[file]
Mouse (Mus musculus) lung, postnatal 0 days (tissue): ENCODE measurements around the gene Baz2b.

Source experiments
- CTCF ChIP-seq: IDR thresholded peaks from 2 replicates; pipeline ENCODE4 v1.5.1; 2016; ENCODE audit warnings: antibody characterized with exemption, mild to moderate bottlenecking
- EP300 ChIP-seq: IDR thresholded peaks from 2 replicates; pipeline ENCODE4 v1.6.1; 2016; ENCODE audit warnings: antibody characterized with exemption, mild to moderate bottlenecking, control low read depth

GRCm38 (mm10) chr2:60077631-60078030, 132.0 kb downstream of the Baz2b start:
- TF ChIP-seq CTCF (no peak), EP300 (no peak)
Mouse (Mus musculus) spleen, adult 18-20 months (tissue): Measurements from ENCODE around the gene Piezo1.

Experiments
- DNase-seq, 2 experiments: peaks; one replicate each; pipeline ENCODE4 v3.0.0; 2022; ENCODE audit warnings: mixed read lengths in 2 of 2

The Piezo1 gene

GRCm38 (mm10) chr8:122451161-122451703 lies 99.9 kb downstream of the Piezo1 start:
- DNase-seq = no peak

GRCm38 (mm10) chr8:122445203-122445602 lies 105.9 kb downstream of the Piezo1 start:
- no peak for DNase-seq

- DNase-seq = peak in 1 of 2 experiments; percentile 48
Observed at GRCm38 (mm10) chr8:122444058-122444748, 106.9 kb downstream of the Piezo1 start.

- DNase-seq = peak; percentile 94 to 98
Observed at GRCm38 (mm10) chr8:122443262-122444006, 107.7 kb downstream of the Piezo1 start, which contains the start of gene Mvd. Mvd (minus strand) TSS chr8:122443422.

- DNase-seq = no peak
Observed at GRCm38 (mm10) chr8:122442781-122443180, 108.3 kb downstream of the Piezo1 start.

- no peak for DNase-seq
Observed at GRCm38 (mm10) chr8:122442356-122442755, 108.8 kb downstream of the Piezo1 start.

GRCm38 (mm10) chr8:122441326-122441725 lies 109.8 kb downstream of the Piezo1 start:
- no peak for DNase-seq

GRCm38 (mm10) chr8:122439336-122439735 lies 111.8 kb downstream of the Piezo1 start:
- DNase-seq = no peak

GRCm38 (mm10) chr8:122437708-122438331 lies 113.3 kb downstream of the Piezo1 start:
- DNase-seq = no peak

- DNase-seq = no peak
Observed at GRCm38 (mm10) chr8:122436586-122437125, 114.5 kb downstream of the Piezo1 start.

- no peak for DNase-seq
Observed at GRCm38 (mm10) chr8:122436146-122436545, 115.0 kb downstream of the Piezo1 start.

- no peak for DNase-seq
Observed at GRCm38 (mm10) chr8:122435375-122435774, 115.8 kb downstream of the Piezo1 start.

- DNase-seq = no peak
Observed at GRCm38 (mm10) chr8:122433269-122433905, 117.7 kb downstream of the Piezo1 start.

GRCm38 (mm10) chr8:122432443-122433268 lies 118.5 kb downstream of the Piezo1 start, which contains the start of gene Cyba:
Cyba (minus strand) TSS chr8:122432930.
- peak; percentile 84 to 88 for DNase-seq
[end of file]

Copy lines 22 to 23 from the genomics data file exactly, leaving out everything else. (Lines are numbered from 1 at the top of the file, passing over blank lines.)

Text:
Observed at GRCm38 (mm10) chr8:122442356-122442755, 108.8 kb downstream of the Piezo1 start.

GRCm38 (mm10) chr8:122441326-122441725 lies 109.8 kb downstream of the Piezo1 start: